When you lease a vehicle, you agree to pay a certain amount each month for a specified period of the time. Vehicle leases are an alternative to buying a car, but the credit requirements are similar. These leases appear on your credit report. Depending on your circumstances, this can have a positive or negative impact on your credit score.
TL;DR (Too Long; Didn't Read)
A vehicle lease will show up on your credit report, so it is important to always make your monthly payments on time.
Vehicle leases are reported to credit bureaus in the same fashion as car loans. Leases appear on your credit report as installment loans, under the installment account section. They aren't identified as leases and appear just like auto loans. The balance reported as the amount you owe is the vehicle's full sale price. Your credit report may also include the amount left to pay and the number of months remaining on the lease.
Debt and Income
Leasing a vehicle affects your debt-to-income ratio. Creditors assess the amount of debt you carry compared with your income to determine if you can afford another payment obligation. If you are in the market for a new home, you might want to hold off on leasing a vehicle until after you're approved for the mortgage. The same would apply if you had a car payment, though. The amount you're paying out each month counts against you when a lender is determining whether your income is enough to allow you to comfortably pay a mortgage each month, considering all your other debts. Borrowers with too much debt are viewed as a risk and can be turned down, even with a good credit score.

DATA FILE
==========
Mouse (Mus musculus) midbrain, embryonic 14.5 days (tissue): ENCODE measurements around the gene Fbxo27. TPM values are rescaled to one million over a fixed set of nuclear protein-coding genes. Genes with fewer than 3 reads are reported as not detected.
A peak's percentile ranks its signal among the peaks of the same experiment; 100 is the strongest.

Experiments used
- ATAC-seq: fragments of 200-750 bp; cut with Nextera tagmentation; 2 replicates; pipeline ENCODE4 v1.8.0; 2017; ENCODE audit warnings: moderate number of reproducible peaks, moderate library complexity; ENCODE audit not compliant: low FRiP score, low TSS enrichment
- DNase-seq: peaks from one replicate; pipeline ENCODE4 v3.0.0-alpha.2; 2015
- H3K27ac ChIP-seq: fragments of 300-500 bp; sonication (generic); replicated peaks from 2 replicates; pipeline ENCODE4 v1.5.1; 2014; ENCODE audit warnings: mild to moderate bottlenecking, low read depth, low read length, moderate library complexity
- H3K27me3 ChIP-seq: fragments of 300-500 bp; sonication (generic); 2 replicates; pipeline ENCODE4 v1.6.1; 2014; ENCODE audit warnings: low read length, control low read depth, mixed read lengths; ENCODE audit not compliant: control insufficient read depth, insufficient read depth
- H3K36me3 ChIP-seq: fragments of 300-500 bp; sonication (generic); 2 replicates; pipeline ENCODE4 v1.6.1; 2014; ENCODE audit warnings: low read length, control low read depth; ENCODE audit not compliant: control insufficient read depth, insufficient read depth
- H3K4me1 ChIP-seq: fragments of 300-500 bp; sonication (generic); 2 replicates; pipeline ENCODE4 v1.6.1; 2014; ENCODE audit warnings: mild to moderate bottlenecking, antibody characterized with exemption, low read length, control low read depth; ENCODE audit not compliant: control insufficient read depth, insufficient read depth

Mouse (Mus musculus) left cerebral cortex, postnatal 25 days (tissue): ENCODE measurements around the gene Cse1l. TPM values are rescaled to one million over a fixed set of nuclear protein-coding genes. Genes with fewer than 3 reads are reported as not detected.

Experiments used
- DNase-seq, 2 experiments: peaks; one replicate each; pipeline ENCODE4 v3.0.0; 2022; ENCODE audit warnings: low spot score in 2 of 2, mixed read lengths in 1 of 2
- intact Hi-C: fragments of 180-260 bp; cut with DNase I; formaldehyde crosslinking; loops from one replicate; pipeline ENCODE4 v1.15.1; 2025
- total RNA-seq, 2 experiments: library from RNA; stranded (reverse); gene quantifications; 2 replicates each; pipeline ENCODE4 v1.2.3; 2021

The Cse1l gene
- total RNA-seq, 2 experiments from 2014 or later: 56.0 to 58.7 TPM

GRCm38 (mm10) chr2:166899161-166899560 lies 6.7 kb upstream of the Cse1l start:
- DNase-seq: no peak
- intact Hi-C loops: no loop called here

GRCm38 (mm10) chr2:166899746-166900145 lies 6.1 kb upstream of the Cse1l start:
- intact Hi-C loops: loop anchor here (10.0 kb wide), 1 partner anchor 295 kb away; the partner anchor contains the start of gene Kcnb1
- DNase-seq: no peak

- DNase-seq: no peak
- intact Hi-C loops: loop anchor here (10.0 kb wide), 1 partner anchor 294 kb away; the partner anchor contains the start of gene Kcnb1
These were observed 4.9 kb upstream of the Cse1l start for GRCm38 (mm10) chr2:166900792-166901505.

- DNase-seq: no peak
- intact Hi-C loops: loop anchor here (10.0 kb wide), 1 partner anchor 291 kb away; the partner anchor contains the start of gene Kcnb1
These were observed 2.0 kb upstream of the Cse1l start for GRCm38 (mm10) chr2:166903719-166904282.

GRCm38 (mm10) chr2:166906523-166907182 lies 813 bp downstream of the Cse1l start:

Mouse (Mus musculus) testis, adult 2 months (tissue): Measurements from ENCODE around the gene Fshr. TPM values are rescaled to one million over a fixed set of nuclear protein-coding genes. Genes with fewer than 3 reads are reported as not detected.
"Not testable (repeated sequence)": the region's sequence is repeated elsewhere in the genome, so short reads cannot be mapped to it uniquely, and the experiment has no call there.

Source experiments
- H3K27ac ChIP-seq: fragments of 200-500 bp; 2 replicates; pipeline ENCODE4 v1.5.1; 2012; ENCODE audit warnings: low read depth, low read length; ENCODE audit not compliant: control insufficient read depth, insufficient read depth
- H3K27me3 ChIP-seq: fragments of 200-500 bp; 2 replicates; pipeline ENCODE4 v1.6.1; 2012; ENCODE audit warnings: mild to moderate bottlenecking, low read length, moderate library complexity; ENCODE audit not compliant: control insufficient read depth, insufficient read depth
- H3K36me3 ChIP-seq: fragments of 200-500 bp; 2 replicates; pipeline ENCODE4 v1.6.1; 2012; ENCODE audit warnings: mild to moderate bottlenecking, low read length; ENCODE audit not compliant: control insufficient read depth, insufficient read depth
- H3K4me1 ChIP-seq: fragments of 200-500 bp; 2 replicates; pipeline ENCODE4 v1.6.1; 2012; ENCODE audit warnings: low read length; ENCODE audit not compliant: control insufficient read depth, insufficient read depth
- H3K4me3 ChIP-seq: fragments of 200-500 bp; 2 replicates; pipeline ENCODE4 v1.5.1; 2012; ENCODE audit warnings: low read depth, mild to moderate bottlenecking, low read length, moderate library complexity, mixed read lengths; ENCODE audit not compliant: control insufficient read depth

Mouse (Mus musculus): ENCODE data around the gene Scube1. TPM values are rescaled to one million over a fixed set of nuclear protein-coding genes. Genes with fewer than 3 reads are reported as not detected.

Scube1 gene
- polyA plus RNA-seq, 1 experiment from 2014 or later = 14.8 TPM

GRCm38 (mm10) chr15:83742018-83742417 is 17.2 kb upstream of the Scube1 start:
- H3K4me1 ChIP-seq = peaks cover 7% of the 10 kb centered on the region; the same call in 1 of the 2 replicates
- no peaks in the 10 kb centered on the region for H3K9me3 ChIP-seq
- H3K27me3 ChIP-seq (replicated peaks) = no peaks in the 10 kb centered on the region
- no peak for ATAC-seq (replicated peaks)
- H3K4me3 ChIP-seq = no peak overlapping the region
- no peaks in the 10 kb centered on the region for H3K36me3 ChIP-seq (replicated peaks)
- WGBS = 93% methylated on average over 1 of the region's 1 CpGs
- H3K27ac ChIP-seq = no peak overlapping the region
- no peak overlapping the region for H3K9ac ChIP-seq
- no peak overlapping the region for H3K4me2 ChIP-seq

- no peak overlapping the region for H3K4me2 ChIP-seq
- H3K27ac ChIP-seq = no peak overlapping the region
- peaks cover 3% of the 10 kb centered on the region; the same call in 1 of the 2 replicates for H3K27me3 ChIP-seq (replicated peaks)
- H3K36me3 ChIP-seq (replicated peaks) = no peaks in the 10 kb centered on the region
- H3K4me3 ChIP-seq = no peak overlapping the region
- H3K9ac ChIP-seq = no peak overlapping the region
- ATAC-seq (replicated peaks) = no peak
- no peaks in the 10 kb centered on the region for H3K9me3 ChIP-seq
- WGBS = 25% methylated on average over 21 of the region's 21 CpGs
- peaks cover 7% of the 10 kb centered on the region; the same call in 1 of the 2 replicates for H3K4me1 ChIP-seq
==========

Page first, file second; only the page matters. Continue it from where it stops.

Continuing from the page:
Positive Effect on Credit
Paying the lease on time each month will have a positive impact on your credit score. Payment history is 35 percent of your FICO credit score, according to the website MyFICO. A consistent payment history will help boost your credit score during the lease. If you have limited credit history, leasing a vehicle helps you establish credit.
Negative Impact on Credit
If you have too much debt, the lease can increase your credit-utilization ratio. This ratio is the balance you carry on your lines of credit. A common misconception is that the utilization ratio is only calculated using your credit cards. However, the ratio is determined by the balance on your revolving and installment accounts. If you break the lease agreement, it will appear on your credit report as a negative account and can remain on your report for seven years. Opening a new account can also temporarily lower your score. New credit is scored lower than older, existing credit accounts.
Jeannine Mancini, a Florida native, has been writing business and personal finance articles since 2003. Her articles have been published in the Florida Today and Orlando Sentinel. She earned a Bachelor of Science in Interdisciplinary Studies from the University of Central Florida.